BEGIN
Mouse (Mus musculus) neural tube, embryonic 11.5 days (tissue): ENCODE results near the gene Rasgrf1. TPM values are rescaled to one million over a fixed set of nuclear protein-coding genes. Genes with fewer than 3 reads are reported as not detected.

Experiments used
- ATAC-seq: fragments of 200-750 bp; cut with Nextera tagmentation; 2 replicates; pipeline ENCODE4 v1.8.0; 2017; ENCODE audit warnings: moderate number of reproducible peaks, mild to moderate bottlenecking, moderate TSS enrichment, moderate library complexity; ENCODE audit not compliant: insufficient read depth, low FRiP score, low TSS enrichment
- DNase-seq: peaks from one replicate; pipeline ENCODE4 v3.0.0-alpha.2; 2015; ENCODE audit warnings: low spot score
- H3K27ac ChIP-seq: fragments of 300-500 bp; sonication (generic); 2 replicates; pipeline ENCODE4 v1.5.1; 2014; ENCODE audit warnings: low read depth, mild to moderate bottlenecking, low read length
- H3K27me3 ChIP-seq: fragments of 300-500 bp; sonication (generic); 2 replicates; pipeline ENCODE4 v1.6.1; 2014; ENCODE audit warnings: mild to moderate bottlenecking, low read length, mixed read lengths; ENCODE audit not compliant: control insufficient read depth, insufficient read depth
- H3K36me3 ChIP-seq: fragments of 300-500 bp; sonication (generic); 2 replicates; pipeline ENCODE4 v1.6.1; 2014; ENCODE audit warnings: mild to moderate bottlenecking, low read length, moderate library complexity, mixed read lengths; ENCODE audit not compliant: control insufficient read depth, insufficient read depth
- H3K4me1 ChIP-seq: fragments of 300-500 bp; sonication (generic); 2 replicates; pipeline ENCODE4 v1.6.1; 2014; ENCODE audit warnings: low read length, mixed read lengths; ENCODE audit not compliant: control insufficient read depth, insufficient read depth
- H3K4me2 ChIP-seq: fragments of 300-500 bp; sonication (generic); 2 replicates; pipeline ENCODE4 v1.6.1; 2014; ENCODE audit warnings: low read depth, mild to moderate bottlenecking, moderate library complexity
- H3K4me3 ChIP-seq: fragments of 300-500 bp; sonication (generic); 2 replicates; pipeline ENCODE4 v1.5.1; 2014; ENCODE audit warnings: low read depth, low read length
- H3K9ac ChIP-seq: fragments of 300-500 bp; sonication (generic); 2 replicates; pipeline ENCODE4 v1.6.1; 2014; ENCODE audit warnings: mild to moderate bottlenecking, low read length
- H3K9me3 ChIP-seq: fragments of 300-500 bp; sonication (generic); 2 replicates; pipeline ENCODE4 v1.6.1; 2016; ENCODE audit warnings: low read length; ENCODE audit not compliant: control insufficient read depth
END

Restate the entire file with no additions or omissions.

Mouse (Mus musculus) neural tube, embryonic 11.5 days (tissue): ENCODE results near the gene Rasgrf1. TPM values are rescaled to one million over a fixed set of nuclear protein-coding genes. Genes with fewer than 3 reads are reported as not detected.

Experiments used
- ATAC-seq: fragments of 200-750 bp; cut with Nextera tagmentation; 2 replicates; pipeline ENCODE4 v1.8.0; 2017; ENCODE audit warnings: moderate number of reproducible peaks, mild to moderate bottlenecking, moderate TSS enrichment, moderate library complexity; ENCODE audit not compliant: insufficient read depth, low FRiP score, low TSS enrichment
- DNase-seq: peaks from one replicate; pipeline ENCODE4 v3.0.0-alpha.2; 2015; ENCODE audit warnings: low spot score
- H3K27ac ChIP-seq: fragments of 300-500 bp; sonication (generic); 2 replicates; pipeline ENCODE4 v1.5.1; 2014; ENCODE audit warnings: low read depth, mild to moderate bottlenecking, low read length
- H3K27me3 ChIP-seq: fragments of 300-500 bp; sonication (generic); 2 replicates; pipeline ENCODE4 v1.6.1; 2014; ENCODE audit warnings: mild to moderate bottlenecking, low read length, mixed read lengths; ENCODE audit not compliant: control insufficient read depth, insufficient read depth
- H3K36me3 ChIP-seq: fragments of 300-500 bp; sonication (generic); 2 replicates; pipeline ENCODE4 v1.6.1; 2014; ENCODE audit warnings: mild to moderate bottlenecking, low read length, moderate library complexity, mixed read lengths; ENCODE audit not compliant: control insufficient read depth, insufficient read depth
- H3K4me1 ChIP-seq: fragments of 300-500 bp; sonication (generic); 2 replicates; pipeline ENCODE4 v1.6.1; 2014; ENCODE audit warnings: low read length, mixed read lengths; ENCODE audit not compliant: control insufficient read depth, insufficient read depth
- H3K4me2 ChIP-seq: fragments of 300-500 bp; sonication (generic); 2 replicates; pipeline ENCODE4 v1.6.1; 2014; ENCODE audit warnings: low read depth, mild to moderate bottlenecking, moderate library complexity
- H3K4me3 ChIP-seq: fragments of 300-500 bp; sonication (generic); 2 replicates; pipeline ENCODE4 v1.5.1; 2014; ENCODE audit warnings: low read depth, low read length
- H3K9ac ChIP-seq: fragments of 300-500 bp; sonication (generic); 2 replicates; pipeline ENCODE4 v1.6.1; 2014; ENCODE audit warnings: mild to moderate bottlenecking, low read length
- H3K9me3 ChIP-seq: fragments of 300-500 bp; sonication (generic); 2 replicates; pipeline ENCODE4 v1.6.1; 2016; ENCODE audit warnings: low read length; ENCODE audit not compliant: control insufficient read depth